Oscar-winning cinematographer Robert Richardson has been named as the man who will photograph Venom: Let There Be Carnage for director Andy Serkis. Richardson recently worked for Quentin Tarantino again on Once Upon a Time… in Hollywood and is expected to be nominated for an Academy Award to add to his three previous Oscars for his work on JFK, The Aviator and Hugo. Richardson has six other nominations to his name, including three for Tarantino’s Inglourious Basterds, Django Unchained and The Hateful Eight.
Previously, we reported that Michelle Williams has confirmed that she will be in Venom 2, reprising her role as Anne Weying.
In a recent interview with Yahoo, when Venom 2 was mentioned, Williams responded with “I’m in.”
In the same interview, Williams added praise for the new director Andy Serkis for his accomplishments as a motion capture icon, before taking on the role of a director.
“I’m such a fan of Andy’s, and I’m so inspired by what he’s been able to accomplish,” Williams said regarding Serkis. “He’s so gifted in such a specific way, and I’m very excited to learn from him and be around him.”
Previously, as confirmed by The Hollywood Reporter, and after weeks of rumours, it has officially been announced that Andy Serkis will direct Venom 2, noting “[Serkis’s] expertise with CG and performance capture technology is one of the factors that landed him the Venom 2 gig.” Serkis is, of course, best known for his performance capture roles as an actor playing Caesar in the recent Planet of the Apes films and in The Lord of the Rings as Gollum/Smeagol. He also played one half of Burke and Hare and was in Peter Jackson’s King Kong. He has directed Mowgli: Legend of the Jungle and Breathe.
“Verified It’s actually happening. I can feel it, the Symbiote has found a host in me, and I’m ready for the ride…Can’t wait,” Serkis wrote on Instagram.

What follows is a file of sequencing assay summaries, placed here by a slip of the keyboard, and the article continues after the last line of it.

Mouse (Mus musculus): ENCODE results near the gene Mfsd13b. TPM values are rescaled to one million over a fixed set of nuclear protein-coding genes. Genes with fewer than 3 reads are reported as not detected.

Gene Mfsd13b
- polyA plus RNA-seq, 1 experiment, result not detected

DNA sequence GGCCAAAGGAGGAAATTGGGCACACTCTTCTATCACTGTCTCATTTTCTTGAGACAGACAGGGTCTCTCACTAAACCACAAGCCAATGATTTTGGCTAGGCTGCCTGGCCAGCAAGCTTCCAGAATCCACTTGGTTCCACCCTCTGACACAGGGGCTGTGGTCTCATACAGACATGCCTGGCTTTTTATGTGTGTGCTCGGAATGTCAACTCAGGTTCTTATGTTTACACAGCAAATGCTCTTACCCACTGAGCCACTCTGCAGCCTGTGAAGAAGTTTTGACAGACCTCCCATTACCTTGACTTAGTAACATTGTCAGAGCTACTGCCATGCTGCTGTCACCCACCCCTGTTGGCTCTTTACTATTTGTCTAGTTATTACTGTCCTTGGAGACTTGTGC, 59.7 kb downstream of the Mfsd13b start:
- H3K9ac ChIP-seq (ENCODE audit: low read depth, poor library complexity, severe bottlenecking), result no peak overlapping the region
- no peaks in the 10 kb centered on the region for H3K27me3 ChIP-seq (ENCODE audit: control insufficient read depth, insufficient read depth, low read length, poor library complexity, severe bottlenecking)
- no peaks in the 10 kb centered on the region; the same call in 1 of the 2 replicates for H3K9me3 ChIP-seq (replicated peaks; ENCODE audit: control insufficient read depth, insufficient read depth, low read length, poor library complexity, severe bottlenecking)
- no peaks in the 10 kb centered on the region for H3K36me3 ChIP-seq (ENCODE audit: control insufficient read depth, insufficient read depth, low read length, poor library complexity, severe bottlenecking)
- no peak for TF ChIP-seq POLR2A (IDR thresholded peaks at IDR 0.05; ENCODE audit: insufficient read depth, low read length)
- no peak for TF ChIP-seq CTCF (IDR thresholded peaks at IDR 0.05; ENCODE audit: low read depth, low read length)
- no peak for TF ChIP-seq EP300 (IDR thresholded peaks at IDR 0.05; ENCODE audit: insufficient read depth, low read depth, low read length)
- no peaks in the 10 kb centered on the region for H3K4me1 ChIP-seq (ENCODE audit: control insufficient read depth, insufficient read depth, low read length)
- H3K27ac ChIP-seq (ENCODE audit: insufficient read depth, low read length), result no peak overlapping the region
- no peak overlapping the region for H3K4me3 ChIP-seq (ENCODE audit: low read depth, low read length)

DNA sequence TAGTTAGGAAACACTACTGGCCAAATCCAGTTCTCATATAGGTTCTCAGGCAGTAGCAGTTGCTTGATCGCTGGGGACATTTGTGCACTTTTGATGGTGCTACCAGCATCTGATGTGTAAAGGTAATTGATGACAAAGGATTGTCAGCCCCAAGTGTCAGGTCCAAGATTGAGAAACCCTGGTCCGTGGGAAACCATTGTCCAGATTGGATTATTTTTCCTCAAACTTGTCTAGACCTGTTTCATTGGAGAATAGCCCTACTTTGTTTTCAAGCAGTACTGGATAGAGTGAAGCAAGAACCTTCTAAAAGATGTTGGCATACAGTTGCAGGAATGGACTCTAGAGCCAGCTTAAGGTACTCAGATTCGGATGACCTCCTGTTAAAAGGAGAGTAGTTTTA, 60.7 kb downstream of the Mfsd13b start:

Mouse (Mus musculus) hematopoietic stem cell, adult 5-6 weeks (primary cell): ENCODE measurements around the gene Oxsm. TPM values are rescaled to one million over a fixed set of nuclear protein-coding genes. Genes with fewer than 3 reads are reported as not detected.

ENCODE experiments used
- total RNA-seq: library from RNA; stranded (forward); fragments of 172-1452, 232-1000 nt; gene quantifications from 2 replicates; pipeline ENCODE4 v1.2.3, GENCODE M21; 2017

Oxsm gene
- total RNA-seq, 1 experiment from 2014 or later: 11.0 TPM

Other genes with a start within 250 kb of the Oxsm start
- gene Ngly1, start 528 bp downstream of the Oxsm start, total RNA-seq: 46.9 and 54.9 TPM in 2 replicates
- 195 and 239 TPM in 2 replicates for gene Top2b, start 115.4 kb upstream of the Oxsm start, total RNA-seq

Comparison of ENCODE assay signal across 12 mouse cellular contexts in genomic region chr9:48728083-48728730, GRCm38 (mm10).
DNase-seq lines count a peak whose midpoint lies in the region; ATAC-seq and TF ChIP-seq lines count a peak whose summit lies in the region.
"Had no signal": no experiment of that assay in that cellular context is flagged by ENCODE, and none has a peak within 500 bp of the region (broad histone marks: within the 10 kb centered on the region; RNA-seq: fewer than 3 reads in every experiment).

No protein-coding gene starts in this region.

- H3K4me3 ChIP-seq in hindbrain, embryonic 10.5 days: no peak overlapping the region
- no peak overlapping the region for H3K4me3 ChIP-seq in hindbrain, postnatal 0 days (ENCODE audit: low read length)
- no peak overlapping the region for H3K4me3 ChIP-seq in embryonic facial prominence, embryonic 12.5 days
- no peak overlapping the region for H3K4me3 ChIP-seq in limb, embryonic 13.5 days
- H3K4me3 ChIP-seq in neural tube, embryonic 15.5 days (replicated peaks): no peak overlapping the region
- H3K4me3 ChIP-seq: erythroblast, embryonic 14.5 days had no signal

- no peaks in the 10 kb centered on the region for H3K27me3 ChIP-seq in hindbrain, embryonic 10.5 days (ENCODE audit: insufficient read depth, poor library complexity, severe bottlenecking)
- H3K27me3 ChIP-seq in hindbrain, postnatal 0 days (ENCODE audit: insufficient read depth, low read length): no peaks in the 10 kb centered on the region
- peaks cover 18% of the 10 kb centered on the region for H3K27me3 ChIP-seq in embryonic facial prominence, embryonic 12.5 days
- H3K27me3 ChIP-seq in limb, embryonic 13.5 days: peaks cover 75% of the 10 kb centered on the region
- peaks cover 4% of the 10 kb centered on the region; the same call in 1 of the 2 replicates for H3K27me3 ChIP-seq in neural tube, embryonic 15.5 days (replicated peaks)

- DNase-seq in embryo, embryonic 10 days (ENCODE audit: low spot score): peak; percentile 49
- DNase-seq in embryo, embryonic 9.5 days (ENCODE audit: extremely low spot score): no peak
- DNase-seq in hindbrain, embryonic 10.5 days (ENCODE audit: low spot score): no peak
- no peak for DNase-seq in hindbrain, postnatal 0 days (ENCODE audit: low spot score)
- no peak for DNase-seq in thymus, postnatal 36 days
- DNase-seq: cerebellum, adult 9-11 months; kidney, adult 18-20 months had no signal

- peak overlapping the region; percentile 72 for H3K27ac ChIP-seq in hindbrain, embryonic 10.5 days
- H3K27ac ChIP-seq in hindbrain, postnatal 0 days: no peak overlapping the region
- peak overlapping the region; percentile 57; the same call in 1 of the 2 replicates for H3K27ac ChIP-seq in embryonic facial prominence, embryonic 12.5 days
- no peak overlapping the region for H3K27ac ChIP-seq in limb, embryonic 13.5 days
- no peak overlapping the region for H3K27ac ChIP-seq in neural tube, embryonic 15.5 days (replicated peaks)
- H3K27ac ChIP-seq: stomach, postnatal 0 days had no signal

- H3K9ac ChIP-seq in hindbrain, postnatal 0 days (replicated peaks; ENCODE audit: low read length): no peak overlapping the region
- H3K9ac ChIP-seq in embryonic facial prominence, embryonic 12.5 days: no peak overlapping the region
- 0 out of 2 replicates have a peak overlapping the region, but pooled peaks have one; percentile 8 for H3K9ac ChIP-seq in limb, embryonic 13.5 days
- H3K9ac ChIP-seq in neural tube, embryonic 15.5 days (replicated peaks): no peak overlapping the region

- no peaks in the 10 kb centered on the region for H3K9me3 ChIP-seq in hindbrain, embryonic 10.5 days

The sequel has been scripted by Kelly Marcel and Avi Arad. Meanwhile, Matt Tolmach and Amy Pascal return as producers.
Here is our previous coverage of the first movie.
Venom is a 2018 American science fiction dark fantasy feature film directed by Ruben Fleischer (Zombieland) from a screenplay by Scott Rosenberg, Jeff Pinkner, Kelly Marcel and Will Beall, based on the Marvel Comics character of the same name. The movie was produced by Columbia Pictures in association with Marvel and stars Tom Hardy, Michelle Williams, Riz Ahmed, Scott Haze, and Reid Scott.
Venom cost about $100 million to make (relatively modest for a superhero film), grossing $856,085,151 globally.
In December 2018, Venom co-creator Todd McFarlane gave feedback about the movie adaptation to Yahoo “It was a big roller-coaster ride. Visually, everything was coming at you. I think at times… the critics get it wrong in that they forget their age. They come in, and they’re 42 years old, and they come in with their attitude and they’re going, ‘Stop it.’ What if you were 16/15 and you were watching this movie? You would love it.”
McFarlane continued, “This thing delivered everything it was supposed to. It was gnarly, it was nasty, it had a big cool Venom, which was what I was looking for. [That] was my bias — I just wanted to see the visualness of Venom that I had created 30 years prior. I didn’t think that Spider-Man 3 did that right.”